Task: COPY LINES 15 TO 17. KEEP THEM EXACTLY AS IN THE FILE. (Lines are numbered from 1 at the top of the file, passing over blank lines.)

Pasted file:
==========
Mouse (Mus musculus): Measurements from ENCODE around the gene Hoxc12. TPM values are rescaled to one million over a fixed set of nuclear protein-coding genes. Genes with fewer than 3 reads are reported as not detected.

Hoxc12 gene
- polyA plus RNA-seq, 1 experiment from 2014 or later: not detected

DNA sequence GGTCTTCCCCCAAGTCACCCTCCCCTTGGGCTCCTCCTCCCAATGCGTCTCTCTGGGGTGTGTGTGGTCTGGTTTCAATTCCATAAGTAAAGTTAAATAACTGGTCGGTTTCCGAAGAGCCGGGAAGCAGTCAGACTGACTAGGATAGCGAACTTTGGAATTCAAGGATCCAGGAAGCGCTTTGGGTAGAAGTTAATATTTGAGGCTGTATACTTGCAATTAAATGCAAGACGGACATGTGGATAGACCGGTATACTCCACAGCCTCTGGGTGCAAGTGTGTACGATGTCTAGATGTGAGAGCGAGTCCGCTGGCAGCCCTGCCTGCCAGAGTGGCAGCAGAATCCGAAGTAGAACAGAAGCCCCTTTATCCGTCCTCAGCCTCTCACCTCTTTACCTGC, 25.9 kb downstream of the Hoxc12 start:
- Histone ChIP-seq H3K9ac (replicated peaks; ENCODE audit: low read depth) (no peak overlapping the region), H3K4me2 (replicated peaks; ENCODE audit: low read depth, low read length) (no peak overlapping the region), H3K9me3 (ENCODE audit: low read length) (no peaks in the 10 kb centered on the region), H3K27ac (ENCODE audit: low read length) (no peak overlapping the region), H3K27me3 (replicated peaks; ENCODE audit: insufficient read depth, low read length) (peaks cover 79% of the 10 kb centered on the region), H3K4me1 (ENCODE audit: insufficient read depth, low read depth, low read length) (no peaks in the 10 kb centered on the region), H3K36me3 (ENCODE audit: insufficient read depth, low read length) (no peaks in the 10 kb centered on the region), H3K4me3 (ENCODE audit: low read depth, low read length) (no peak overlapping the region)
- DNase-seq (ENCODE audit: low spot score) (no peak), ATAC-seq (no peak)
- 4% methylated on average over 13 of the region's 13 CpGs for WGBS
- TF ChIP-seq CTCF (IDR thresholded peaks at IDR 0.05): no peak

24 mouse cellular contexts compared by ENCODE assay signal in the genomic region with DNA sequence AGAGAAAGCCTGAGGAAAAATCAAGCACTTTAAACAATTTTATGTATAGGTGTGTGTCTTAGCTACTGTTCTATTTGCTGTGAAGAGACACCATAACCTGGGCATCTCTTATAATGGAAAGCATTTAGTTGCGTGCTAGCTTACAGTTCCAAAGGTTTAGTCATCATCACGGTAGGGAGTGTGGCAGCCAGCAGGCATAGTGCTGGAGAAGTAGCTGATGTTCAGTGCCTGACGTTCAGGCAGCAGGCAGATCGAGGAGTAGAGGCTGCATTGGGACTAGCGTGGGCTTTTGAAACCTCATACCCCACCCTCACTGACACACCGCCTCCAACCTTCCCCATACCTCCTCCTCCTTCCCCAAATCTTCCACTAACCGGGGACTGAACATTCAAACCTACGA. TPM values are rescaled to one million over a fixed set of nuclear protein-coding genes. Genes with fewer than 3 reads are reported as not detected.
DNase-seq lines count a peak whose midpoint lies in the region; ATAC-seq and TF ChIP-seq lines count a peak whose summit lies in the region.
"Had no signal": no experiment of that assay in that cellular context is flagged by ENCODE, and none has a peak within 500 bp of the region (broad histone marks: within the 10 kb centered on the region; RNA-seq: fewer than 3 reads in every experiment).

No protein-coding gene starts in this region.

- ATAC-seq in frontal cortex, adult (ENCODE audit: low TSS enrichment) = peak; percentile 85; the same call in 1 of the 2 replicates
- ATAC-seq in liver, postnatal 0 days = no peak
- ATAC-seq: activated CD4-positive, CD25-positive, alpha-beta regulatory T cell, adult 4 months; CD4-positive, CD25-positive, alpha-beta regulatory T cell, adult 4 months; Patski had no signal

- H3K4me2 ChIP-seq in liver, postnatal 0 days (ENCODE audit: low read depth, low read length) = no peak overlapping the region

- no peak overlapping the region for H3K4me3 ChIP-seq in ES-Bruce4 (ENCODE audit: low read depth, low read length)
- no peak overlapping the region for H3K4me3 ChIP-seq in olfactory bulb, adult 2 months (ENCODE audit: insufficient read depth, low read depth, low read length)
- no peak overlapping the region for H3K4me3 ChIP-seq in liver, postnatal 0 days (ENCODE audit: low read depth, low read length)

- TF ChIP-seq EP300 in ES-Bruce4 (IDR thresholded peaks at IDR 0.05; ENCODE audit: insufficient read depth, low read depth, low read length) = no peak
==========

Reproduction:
- ATAC-seq: activated CD4-positive, CD25-positive, alpha-beta regulatory T cell, adult 4 months; CD4-positive, CD25-positive, alpha-beta regulatory T cell, adult 4 months; Patski had no signal

- H3K4me2 ChIP-seq in liver, postnatal 0 days (ENCODE audit: low read depth, low read length) = no peak overlapping the region

- no peak overlapping the region for H3K4me3 ChIP-seq in ES-Bruce4 (ENCODE audit: low read depth, low read length)